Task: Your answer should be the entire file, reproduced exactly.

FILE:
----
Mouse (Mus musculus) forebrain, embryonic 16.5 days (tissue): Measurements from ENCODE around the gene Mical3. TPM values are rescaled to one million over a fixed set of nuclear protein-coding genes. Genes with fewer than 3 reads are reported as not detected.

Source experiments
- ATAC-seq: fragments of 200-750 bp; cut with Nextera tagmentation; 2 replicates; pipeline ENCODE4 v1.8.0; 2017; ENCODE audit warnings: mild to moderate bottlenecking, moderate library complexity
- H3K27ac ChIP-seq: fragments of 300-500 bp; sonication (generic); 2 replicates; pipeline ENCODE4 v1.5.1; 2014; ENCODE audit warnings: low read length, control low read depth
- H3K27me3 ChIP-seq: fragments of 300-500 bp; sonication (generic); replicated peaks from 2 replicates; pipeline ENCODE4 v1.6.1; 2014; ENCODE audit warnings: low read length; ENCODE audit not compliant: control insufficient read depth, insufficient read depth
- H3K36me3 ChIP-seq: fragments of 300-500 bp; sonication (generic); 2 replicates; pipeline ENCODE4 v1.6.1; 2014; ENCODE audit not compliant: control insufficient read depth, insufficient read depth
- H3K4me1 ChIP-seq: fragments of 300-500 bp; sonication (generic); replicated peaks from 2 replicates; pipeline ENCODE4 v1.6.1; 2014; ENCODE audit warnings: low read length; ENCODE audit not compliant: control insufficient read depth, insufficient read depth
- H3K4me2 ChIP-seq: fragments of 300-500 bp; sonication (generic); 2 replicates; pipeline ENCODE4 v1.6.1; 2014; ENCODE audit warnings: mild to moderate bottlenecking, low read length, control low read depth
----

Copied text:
Mouse (Mus musculus) forebrain, embryonic 16.5 days (tissue): Measurements from ENCODE around the gene Mical3. TPM values are rescaled to one million over a fixed set of nuclear protein-coding genes. Genes with fewer than 3 reads are reported as not detected.

Source experiments
- ATAC-seq: fragments of 200-750 bp; cut with Nextera tagmentation; 2 replicates; pipeline ENCODE4 v1.8.0; 2017; ENCODE audit warnings: mild to moderate bottlenecking, moderate library complexity
- H3K27ac ChIP-seq: fragments of 300-500 bp; sonication (generic); 2 replicates; pipeline ENCODE4 v1.5.1; 2014; ENCODE audit warnings: low read length, control low read depth
- H3K27me3 ChIP-seq: fragments of 300-500 bp; sonication (generic); replicated peaks from 2 replicates; pipeline ENCODE4 v1.6.1; 2014; ENCODE audit warnings: low read length; ENCODE audit not compliant: control insufficient read depth, insufficient read depth
- H3K36me3 ChIP-seq: fragments of 300-500 bp; sonication (generic); 2 replicates; pipeline ENCODE4 v1.6.1; 2014; ENCODE audit not compliant: control insufficient read depth, insufficient read depth
- H3K4me1 ChIP-seq: fragments of 300-500 bp; sonication (generic); replicated peaks from 2 replicates; pipeline ENCODE4 v1.6.1; 2014; ENCODE audit warnings: low read length; ENCODE audit not compliant: control insufficient read depth, insufficient read depth
- H3K4me2 ChIP-seq: fragments of 300-500 bp; sonication (generic); 2 replicates; pipeline ENCODE4 v1.6.1; 2014; ENCODE audit warnings: mild to moderate bottlenecking, low read length, control low read depth